Access Type

Open Access Dissertation

Date of Award

January 2019

Degree Type


Degree Name



Chemical Engineering and Materials Science

First Advisor

Korosh Torabi


A coiled-coil protein structure consists of two (in coiled-coil dimers) or more interacting α-helical strands that together form a left-handed supercoil structure. Many coiled-coil proteins are involved in significant biological functions such as the regulation of gene expression, known as transcription factors. Also coiled-coil structures entail unique mechanical properties critical to the function and integrity of various motor proteins, cytoskeletal filaments and extra-cellular matrix proteins. Engineering these transcription factors is also expected to create more efficient and practical solutions to treat neurodegenerative diseases such as Alzheimer's disease (AD), Parkinson's disease (PD), Huntington's disease (HD), amyotrophic lateral sclerosis (ALS) and prion diseases, which are increasingly being realized to have common cellular and molecular mechanisms including protein aggregation.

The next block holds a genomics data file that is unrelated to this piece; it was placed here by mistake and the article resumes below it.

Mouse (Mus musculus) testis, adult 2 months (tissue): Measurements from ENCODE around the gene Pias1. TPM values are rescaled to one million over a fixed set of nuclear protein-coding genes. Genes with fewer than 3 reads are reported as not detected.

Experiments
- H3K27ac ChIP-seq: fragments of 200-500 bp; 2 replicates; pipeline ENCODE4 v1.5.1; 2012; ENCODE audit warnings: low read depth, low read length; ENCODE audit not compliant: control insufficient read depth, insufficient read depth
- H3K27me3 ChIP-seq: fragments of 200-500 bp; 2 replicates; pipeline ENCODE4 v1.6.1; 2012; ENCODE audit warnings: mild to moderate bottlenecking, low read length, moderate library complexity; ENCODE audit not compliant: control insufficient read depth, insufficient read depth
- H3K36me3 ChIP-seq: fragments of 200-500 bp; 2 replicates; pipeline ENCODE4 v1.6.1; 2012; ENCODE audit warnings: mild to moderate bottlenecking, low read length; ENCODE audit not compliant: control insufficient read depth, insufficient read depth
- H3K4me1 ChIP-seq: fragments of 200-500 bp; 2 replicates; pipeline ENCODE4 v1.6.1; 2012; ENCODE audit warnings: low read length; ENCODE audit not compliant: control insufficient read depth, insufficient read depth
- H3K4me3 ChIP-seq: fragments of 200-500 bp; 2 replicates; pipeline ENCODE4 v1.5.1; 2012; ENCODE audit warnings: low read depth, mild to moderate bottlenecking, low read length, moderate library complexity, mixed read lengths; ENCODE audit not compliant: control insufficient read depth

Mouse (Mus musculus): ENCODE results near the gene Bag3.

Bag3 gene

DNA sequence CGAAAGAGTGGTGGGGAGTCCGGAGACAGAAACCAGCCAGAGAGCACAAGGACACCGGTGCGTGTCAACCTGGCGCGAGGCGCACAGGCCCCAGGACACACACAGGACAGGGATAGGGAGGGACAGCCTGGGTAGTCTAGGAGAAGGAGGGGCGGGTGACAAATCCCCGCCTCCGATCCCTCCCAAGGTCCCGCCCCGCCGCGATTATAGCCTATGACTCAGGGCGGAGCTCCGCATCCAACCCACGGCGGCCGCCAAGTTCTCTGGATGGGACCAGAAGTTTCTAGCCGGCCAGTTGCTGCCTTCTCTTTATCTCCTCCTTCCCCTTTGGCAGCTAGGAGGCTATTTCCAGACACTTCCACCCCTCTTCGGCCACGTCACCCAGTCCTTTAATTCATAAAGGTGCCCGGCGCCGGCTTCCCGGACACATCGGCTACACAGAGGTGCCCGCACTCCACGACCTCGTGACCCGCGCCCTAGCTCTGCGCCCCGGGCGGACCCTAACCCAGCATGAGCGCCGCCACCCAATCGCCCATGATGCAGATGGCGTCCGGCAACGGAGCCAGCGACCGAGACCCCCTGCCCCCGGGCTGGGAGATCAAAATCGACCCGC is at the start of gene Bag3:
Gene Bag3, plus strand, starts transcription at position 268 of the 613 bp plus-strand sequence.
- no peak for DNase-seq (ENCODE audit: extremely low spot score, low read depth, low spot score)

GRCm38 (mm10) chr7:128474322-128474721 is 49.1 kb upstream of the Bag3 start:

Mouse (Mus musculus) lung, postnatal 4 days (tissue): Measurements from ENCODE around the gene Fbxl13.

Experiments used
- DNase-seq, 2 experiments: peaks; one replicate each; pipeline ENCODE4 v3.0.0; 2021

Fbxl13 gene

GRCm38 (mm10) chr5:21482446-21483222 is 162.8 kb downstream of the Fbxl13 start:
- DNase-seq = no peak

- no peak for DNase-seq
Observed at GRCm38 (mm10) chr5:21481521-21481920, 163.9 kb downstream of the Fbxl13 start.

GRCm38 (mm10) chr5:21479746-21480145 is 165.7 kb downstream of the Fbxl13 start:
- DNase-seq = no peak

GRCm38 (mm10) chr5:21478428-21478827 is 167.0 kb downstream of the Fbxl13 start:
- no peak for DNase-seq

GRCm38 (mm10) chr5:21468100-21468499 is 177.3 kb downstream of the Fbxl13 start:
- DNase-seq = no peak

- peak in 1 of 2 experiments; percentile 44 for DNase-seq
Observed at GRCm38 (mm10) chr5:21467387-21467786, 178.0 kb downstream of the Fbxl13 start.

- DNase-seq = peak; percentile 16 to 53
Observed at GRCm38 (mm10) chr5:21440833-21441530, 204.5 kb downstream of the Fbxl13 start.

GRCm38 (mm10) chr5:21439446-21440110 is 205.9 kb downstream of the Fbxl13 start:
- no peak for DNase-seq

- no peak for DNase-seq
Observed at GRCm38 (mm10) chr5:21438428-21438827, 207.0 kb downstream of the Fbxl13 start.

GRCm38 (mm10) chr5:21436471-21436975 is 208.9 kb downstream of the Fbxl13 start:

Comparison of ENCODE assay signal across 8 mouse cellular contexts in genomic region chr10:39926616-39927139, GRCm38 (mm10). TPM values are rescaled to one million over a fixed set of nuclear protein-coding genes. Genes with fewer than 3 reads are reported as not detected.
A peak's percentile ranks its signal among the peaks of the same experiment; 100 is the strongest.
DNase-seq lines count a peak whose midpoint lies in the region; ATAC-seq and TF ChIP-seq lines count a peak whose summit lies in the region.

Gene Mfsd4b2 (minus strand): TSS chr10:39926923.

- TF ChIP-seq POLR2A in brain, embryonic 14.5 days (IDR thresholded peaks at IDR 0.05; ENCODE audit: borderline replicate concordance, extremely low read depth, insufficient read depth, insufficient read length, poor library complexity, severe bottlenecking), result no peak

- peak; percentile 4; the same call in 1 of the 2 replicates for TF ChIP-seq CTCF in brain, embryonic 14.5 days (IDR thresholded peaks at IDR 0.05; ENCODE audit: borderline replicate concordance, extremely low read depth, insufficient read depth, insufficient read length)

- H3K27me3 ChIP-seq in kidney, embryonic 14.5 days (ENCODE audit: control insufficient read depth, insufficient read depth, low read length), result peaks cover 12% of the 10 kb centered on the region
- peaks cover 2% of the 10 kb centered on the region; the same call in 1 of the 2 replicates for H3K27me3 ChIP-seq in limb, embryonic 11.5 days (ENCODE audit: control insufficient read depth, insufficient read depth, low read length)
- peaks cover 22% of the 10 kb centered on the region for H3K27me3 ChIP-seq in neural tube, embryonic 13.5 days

The main objectives of our work are: a) to develop a model to predict the propensity of a protein sequence to form an isolated coiled-coil structure, and b) to investigate the selectivity of coiled-coils by studying protein-protein interactions. Control over protein-protein interaction specificity has a wide range of applications in synthetic biology such as protein labeling and purification (as high-specificity affinity tags or cognate pairs), drugs and toxin delivery and disease modulation. In naturally occurring proteins, specificity is achieved via a complex balance of various molecular-level energetic and entropic interactions. Such complexity makes any specificity prediction from the primary sequence data an extremely complicated task. Possibly, one of the simplest and most studied protein-protein interactions exists in coiled-coil structures.